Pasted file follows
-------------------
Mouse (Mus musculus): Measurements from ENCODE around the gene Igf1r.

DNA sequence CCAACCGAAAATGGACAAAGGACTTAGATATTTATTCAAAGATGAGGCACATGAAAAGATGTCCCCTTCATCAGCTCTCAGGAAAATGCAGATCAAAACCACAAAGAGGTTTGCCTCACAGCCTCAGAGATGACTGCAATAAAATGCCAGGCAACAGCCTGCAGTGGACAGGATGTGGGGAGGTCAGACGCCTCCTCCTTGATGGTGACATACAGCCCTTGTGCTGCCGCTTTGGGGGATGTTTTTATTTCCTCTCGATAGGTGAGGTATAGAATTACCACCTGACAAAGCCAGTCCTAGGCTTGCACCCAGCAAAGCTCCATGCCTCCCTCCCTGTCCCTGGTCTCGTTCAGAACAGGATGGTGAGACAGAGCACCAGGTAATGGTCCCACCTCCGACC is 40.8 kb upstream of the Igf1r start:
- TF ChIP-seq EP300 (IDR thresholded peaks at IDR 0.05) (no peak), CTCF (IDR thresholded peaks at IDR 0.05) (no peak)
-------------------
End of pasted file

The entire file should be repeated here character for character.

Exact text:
Mouse (Mus musculus): Measurements from ENCODE around the gene Igf1r.

DNA sequence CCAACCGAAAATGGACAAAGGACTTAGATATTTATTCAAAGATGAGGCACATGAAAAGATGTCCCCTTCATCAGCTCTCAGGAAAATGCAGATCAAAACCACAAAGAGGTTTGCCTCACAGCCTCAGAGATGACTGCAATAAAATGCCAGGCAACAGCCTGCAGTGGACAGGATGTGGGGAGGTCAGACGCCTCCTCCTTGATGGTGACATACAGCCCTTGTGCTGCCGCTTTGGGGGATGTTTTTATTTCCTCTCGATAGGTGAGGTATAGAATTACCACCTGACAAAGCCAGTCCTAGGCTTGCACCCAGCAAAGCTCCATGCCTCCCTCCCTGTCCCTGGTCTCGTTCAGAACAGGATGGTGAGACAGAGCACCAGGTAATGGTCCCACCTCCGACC is 40.8 kb upstream of the Igf1r start:
- TF ChIP-seq EP300 (IDR thresholded peaks at IDR 0.05) (no peak), CTCF (IDR thresholded peaks at IDR 0.05) (no peak)